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Alexander 30. May 2016

How Free is Our Free Time?

free time stress

Humans are social beings – and increasingly stressed ones. While relationships give us strength, we also need to invest in them. We often forget how important they are, with partners, family and friends reduced to appointments in our calendar. When will we start reconquering what we love?

It starts early in the morning, stuck in a traffic jam, inside a packed subway or standing at the end of a long line at the bakery. Being physically close to others and their gazes, the noise and the waiting is all it takes to create tension.

When finally at work, we have to handle bosses, colleagues and customers by effortlessly playing our roles while being constantly available. At home, our partner or family members wait for us with their desires and needs.


Working singles often experience totally different stressors because of loneliness and isolation. If work becomes our only focus, we’re in danger of losing the social support in our private lives.

We often need to rebuild our social anchoring when we move to a new city for a job. While an empty apartment can feel lonely, fleeing from that feeling can lead to spending even more time at work – and a vicious cycle begins.

Parents can hardly remember that feeling. Their schedule is crammed with to-dos such as bringing the kids to Kindergarten and helping with homework to organizing their children’s hobbies. And don’t forget housekeeping in the evening. In today’s accelerating world, a home only rarely feels like a refuge.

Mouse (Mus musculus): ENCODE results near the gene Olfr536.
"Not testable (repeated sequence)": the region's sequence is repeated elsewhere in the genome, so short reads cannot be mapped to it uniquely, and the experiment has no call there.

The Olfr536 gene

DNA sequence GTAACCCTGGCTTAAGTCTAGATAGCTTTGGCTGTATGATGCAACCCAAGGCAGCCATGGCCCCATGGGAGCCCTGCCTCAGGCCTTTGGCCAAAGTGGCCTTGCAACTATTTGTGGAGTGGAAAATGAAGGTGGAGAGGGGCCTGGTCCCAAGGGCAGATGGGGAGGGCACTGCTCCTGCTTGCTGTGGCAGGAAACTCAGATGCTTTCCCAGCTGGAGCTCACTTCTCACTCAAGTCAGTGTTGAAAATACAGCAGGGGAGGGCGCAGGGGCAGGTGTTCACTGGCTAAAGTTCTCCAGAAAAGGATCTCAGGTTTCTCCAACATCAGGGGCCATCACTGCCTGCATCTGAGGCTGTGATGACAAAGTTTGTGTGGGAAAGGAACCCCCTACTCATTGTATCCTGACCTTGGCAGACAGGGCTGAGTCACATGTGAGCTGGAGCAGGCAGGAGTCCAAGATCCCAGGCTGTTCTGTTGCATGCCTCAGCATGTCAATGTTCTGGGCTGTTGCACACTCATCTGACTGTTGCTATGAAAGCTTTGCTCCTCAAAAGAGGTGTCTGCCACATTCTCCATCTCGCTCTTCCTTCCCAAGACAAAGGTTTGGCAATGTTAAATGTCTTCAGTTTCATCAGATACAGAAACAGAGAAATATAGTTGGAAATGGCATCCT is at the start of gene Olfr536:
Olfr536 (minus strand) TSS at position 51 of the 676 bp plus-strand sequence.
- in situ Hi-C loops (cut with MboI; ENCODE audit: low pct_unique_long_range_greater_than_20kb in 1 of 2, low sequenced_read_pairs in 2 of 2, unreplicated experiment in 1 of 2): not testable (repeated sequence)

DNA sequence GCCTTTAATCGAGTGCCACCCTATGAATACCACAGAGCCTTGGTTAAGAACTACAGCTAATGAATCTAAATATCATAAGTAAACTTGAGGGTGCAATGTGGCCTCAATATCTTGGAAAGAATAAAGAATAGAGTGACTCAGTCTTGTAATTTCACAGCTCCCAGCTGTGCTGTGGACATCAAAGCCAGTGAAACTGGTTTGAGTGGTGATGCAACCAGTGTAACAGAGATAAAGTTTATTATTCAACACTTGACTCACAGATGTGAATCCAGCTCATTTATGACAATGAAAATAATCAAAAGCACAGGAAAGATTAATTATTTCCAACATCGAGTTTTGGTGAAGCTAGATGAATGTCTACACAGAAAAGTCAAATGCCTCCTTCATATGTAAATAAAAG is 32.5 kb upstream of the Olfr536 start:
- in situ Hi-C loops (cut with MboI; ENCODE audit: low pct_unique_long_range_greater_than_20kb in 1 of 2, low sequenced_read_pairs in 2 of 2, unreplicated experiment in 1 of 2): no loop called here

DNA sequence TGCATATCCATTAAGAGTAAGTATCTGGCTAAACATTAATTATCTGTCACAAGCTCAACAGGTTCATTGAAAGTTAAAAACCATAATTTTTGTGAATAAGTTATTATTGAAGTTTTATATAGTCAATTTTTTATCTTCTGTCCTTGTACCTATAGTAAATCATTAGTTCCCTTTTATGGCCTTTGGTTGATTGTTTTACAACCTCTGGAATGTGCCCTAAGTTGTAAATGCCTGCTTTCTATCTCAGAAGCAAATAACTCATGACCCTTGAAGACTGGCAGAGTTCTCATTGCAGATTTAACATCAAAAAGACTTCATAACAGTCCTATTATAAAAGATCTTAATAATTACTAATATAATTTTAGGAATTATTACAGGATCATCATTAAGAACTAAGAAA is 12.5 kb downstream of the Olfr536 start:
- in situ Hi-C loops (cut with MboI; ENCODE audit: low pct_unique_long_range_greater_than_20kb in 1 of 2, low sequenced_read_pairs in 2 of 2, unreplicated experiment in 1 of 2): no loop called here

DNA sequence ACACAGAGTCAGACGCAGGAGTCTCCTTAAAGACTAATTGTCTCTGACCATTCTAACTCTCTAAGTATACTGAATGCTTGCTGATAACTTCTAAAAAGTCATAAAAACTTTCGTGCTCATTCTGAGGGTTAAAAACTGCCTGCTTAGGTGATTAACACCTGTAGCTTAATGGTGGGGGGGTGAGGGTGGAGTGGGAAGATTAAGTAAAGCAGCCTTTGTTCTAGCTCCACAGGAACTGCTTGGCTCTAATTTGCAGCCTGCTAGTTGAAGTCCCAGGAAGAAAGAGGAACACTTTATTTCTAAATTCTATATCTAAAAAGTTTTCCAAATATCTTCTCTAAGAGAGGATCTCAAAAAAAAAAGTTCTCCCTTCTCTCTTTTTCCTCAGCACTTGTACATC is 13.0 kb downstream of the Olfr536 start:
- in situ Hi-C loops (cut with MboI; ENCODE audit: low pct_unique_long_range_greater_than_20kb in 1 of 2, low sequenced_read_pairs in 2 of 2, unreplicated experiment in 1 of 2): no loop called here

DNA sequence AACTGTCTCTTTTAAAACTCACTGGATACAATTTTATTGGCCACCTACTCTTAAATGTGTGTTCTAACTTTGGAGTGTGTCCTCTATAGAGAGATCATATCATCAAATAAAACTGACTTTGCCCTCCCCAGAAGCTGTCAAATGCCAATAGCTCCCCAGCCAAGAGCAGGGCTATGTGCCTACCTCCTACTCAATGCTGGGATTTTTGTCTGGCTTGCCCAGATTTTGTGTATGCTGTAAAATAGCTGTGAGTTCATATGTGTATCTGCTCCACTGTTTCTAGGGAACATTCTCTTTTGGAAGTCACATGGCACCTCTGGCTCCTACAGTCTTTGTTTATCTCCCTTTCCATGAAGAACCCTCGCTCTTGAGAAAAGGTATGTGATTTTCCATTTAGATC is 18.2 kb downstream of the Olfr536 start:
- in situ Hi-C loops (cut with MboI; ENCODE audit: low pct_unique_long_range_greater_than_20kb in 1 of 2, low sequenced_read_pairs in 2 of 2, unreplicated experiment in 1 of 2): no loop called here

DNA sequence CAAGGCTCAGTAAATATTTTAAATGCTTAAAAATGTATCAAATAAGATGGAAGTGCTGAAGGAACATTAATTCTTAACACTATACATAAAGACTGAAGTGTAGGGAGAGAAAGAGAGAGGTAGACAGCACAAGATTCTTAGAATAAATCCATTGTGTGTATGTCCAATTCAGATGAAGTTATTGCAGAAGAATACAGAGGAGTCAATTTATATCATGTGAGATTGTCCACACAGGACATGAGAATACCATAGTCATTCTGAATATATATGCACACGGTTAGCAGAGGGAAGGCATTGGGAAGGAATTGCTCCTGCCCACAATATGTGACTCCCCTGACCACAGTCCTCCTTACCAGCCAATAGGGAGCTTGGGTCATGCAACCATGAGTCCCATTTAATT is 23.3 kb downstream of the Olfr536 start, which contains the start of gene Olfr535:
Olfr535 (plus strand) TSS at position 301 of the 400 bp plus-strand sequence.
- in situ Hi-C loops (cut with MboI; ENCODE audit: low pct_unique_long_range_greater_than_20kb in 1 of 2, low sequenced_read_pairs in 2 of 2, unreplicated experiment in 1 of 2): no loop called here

All these tasks can come at the expense of quality time and conversations with friends or significant others. That’s very unfortunate, because it’s those moments that are among the best cures for stress.


Many people, whether lonely or overworked, face the same problem: They’re lacking the opportunity for quality conversations that go beyond the realm of quick texting. Comfort and support given by people we trust in and care for increases our stress resistance significantly, experiments and studies have shown.

A few supportive remarks, a nice text message or a kiss can work wonders. Scientists have proven that even a simple hug reduces stress. Our biggest stressors in ancient times were wild animals, cold winters and the search for food. Today, humans are the greatest cause for stress as well as the solution to it.


The things we should enjoy – moments with family, social encounters while playing sports or going out – can turn into a burden when there’s not enough time. If we cancel that tennis match too often or always have to rush to make that dinner with friends in time, our quality of life will suffer.

What do these social stressors mean for us? Can we succeed in reconquering happiness in our private lives? This section is trying to give some answers to those questions.